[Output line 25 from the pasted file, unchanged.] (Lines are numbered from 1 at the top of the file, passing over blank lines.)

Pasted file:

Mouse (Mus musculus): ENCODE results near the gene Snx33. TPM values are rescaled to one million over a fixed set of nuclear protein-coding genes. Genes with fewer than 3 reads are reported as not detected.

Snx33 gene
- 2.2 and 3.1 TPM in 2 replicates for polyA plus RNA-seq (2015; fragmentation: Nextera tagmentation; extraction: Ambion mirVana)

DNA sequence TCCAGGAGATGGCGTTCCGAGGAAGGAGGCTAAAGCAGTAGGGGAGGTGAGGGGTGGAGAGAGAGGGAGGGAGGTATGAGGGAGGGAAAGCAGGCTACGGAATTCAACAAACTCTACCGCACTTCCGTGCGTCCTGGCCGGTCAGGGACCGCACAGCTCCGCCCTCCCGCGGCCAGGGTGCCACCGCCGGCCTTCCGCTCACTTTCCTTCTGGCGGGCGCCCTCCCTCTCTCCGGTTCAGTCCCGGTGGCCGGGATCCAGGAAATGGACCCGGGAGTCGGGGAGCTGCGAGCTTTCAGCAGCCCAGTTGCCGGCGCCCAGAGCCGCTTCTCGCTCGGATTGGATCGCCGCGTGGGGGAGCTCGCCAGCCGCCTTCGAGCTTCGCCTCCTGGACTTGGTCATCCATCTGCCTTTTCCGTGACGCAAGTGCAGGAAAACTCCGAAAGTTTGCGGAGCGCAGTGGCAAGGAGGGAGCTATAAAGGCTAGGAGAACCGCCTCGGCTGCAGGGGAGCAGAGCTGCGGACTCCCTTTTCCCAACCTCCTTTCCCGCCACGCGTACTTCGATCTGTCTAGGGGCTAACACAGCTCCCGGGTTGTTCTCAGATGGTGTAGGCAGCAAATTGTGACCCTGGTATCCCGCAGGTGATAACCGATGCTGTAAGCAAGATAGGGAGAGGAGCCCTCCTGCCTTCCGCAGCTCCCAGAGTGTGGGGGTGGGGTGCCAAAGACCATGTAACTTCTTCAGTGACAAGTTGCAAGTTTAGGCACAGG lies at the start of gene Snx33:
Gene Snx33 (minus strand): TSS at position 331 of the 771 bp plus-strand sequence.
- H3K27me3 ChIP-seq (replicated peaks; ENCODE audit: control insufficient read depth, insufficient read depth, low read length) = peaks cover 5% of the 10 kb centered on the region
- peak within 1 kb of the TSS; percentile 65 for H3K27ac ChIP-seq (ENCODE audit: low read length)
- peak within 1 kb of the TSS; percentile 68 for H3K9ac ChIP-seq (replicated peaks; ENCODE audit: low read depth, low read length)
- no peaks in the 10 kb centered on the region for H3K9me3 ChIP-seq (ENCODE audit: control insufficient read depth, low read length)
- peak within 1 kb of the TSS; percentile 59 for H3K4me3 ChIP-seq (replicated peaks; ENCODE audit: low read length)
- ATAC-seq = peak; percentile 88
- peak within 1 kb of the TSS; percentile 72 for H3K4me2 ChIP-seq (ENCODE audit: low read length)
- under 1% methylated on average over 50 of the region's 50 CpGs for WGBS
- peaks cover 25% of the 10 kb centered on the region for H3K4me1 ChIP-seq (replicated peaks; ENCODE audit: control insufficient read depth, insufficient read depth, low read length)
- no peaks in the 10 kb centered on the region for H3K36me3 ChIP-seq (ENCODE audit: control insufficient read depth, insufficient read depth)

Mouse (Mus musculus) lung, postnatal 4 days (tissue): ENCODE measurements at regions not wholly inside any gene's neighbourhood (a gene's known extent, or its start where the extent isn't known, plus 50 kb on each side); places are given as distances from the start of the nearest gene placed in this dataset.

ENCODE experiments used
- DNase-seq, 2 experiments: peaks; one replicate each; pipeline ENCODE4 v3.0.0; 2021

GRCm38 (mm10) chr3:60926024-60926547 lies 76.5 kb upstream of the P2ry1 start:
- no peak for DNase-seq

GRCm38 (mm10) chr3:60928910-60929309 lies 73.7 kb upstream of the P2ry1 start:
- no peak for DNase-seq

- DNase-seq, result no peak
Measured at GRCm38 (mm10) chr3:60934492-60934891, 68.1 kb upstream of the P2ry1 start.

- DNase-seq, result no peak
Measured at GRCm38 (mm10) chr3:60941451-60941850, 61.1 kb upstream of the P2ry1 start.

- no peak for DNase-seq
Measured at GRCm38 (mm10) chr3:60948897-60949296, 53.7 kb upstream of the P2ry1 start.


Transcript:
- DNase-seq, result no peak